Trying to save money? Carry only crisp new bills
People tend to spend worn bills faster to get rid of them but are more likely to hold on to crisp new currency, according to a new study.
But when they think they're being watched, pride kicks in and they pull out crisp bills to show off.
"The physical appearance of money can alter spending behavior. Consumers tend to infer that worn bills are used and contaminated, whereas crisp bills give them a sense of pride in owning bills that can be spent around others," write authors Fabrizio Di Muro (University of Winnipeg) and Theodore J. Noseworthy (University of Guelph).
In several studies, consumers were given either crisp or worn bills, and asked to complete a series of tasks related to shopping. Consumers tended to spend more with worn bills than with crisp bills. They were also more likely to break a worn larger bill than pay the exact amount in crisp lower denominations.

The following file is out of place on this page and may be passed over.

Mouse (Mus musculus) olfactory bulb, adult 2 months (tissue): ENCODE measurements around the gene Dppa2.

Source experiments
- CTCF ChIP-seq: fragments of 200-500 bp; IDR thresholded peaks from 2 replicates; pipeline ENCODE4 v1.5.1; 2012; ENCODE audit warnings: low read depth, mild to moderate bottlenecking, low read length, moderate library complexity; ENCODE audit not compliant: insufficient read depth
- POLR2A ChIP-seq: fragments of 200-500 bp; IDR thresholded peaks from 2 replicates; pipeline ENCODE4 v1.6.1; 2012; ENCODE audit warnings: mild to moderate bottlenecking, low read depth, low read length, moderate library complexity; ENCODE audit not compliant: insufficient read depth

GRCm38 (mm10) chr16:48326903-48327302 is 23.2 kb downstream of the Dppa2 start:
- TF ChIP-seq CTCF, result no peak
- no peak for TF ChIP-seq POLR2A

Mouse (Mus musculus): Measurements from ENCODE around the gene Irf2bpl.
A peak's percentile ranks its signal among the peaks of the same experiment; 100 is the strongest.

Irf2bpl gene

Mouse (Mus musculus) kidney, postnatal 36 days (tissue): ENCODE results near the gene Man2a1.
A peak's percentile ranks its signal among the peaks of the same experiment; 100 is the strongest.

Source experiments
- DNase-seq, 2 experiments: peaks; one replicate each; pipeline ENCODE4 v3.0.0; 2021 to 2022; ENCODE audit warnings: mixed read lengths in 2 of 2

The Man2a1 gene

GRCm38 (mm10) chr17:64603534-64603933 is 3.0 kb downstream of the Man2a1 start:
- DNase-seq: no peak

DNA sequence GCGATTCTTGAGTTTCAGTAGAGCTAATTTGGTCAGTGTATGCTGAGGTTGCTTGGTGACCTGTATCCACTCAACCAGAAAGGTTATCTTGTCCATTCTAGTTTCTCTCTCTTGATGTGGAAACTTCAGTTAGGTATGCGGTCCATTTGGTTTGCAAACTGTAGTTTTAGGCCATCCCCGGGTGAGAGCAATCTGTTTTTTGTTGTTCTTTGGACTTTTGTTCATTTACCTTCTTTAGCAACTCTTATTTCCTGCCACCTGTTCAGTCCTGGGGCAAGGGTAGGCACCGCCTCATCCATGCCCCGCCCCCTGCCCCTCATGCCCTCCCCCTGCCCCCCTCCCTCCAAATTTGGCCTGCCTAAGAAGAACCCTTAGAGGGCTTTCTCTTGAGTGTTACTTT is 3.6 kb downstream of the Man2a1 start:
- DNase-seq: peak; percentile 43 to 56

However, when consumers thought they were being socially monitored, they tended to spend crisp bills more than worn bills. When testing the well-known finding that people spend more when given the equivalent amount in lower denominations (four 5 dollar bills) than when holding a large single denomination (a 20 dollar bill), the authors found that the physical appearance of money can enhance, attenuate, or even reverse this effect.
"Money may be as much a vehicle for social utility as it is for economic utility. We tend to regard currency as a means to consumption and not as a product itself, but money is actually subject to the same inferences and biases as the products it can buy," the authors conclude.
The study has been published in the Journal of Consumer Research.